About the New SuperVisa

 

What is this new “SuperVisa” I keep hearing about?

The SuperVisa is a special visa for parents and grandparents of Canadian citizens to come to Canada for extended visits. 

Previously, qualified applicants (Canadian citizens and permanent residents in Canada of a certain income level) could sponsor their parents and grandparents to come to Canada for permanent residency. However, the government of Canada stopped accepting sponsorship applications for parents and grandparents in late 2011. They are expected to not accept these applications for two years, although they could extend it at any time. The purpose of this was to eliminate a very large backlog of applications that were “clogging up” the immigration system, and parent and grandparent applications were taking as long as a decade to process.

For the time being, the government of Canada brought about the SuperVisa.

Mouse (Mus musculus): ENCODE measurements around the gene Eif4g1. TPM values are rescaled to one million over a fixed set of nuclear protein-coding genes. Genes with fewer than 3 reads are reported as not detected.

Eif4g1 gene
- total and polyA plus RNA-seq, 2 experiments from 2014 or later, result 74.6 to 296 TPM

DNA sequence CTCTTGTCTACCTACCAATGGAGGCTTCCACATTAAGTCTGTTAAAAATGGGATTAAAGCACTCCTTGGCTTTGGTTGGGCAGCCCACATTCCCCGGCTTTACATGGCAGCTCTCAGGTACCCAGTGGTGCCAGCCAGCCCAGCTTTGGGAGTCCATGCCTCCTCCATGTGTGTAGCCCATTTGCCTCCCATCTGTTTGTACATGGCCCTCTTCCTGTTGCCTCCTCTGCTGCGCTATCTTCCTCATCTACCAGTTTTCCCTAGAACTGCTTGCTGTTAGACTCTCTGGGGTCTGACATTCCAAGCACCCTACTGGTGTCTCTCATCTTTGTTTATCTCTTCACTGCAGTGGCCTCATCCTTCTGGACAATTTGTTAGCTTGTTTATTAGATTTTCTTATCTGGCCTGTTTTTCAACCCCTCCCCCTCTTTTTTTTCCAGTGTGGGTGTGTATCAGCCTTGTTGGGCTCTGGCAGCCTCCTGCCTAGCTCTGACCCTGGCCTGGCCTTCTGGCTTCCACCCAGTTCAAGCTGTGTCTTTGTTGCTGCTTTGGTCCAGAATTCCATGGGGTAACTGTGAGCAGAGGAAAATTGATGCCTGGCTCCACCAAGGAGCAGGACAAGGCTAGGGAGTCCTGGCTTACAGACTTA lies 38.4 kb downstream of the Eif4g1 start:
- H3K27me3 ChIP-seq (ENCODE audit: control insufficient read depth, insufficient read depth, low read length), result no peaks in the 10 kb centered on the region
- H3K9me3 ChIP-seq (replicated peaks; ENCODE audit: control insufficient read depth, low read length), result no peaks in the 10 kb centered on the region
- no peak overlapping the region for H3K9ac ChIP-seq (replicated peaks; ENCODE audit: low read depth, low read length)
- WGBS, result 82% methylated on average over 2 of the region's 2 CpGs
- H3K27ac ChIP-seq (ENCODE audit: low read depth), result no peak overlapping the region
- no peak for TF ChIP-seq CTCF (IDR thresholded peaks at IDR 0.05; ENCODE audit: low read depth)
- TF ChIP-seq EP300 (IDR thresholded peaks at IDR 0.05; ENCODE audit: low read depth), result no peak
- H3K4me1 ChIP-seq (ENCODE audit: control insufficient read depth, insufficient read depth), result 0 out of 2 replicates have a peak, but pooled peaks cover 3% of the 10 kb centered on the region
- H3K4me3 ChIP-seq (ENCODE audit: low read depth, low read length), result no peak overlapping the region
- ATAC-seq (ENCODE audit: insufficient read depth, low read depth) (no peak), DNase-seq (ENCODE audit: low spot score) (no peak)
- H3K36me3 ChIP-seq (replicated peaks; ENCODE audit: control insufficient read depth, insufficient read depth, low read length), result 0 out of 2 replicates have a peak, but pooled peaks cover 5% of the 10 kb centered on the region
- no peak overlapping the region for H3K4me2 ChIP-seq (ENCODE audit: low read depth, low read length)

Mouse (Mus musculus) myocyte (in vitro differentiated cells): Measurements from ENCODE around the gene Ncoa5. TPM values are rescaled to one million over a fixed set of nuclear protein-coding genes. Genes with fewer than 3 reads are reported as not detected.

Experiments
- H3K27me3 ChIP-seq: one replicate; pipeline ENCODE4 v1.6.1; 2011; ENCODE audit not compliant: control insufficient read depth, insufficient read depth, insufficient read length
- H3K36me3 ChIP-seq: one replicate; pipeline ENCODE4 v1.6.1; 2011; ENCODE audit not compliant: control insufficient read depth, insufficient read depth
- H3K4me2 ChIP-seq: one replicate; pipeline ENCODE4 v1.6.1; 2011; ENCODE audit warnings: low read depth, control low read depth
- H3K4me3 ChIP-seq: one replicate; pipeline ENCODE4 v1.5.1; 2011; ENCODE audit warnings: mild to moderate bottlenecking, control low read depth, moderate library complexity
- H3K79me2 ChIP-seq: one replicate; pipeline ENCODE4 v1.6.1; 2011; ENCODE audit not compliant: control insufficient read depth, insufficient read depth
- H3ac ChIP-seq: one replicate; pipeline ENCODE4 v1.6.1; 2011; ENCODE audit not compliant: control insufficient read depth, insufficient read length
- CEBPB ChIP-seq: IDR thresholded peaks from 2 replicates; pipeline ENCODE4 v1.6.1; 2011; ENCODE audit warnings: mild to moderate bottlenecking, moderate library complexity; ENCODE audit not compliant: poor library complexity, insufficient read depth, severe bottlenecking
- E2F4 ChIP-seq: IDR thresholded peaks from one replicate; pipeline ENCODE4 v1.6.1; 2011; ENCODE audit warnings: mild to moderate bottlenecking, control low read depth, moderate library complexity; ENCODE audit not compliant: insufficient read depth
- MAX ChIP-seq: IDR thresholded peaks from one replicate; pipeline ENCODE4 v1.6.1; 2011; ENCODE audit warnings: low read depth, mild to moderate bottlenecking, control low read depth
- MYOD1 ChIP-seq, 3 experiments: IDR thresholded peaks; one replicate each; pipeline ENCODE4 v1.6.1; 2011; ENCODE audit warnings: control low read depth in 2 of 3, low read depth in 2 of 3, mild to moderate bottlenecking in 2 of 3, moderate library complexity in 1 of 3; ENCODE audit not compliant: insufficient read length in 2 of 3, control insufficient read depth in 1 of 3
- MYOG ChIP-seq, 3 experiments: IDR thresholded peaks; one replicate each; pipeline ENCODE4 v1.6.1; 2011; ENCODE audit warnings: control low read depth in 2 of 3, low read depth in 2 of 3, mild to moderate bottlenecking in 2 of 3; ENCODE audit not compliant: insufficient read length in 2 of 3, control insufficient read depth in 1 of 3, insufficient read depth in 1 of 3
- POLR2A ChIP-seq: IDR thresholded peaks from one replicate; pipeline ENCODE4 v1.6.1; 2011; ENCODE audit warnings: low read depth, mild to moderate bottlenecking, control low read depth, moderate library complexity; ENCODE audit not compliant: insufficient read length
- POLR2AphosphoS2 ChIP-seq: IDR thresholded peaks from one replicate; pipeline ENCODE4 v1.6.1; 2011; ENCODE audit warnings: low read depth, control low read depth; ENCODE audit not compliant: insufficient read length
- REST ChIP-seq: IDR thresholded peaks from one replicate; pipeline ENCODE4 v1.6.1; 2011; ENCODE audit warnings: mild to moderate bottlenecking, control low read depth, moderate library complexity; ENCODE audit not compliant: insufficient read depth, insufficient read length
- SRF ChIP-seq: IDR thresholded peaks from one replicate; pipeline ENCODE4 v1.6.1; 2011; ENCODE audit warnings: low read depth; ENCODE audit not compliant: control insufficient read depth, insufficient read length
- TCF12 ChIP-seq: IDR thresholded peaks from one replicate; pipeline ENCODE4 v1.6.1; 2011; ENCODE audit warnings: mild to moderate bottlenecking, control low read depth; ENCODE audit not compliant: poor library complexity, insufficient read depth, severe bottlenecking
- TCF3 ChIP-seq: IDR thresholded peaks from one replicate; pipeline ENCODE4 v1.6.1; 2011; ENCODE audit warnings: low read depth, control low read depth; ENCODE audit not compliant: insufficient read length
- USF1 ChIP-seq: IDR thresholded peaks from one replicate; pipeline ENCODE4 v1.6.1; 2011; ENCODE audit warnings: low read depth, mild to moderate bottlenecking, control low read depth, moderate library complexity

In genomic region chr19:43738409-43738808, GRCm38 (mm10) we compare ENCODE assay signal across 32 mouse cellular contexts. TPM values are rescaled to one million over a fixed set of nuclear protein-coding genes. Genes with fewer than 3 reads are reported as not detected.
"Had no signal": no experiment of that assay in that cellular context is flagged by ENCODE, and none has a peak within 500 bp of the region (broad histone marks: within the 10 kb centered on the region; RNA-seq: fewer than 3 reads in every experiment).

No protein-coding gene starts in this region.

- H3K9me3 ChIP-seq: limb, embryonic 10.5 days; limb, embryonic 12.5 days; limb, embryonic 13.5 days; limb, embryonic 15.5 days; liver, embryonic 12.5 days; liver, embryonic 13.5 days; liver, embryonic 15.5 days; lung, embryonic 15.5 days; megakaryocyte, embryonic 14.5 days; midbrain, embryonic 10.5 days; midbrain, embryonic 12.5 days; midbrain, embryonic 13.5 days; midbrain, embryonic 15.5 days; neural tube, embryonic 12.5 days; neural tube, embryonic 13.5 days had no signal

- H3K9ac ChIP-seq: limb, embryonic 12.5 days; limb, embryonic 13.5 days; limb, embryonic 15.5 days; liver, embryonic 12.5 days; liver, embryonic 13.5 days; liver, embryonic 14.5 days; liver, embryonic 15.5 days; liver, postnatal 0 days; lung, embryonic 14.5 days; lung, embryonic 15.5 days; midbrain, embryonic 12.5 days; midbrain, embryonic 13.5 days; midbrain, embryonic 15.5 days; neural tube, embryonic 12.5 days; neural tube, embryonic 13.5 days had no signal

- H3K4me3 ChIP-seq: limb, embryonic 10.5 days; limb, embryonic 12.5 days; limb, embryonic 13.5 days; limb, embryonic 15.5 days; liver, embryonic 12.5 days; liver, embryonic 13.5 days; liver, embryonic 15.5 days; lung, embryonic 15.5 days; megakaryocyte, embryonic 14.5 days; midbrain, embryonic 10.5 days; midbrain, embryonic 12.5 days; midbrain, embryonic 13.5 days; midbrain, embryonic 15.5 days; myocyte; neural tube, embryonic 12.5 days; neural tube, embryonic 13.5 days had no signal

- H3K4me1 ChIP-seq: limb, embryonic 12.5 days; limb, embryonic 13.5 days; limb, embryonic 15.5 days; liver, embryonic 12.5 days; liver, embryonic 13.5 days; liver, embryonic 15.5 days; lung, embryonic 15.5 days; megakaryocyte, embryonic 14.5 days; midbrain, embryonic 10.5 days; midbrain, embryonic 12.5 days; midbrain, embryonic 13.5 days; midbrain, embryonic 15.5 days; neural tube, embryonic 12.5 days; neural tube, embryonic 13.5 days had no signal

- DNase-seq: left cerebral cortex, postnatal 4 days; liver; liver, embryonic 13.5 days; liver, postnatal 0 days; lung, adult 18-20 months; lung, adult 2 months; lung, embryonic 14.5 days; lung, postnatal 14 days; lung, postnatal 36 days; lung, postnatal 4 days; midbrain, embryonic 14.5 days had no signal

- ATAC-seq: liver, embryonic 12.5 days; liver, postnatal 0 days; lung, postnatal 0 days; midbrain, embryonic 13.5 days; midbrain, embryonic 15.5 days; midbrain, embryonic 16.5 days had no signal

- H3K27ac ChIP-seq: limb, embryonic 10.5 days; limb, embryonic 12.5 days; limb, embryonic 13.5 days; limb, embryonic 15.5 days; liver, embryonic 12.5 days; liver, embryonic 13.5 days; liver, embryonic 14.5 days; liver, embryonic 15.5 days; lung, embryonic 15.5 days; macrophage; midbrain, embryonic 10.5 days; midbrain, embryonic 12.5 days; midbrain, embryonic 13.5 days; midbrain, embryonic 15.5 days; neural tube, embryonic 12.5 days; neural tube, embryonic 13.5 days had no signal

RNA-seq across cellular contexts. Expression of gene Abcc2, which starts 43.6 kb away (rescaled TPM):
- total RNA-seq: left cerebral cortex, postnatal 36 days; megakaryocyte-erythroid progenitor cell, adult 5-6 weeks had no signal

How can I get a SuperVisa?

You must apply on behalf of your parents and grandparents for a SuperVisa. You must be a permanent resident of Canada or a Canadian citizen, you must provide proof of having private medical insurance that will cover them, and you must meet a minimum annual income level of about $17,000.

The SuperVisa lasts 10 years and can be used for multiple entries of up to two years each. However, SuperVisas are being denied in record numbers and in some cases, immigration officers are limiting visit lengths to well below the two years that are supposed to be allowed on the SuperVisa.

If you want to apply for a SuperVisa for your parents or grandparents to visit you in Canada, please contact us! It’s not something you should leave up to chance, seek professional assistance with our immigration law firm. We can help you!

Any information provided here does not constitute legal advice and is intended for general information only. Should you require legal advise, you are encouraged to contact a lawyer directly. All blog postings are public and are not subject to solicitor/client confidentially. Case results depend on a variety of factors unique to each case, and case results do not guarantee or predict a similar result in any further case undertaken by the lawyer.

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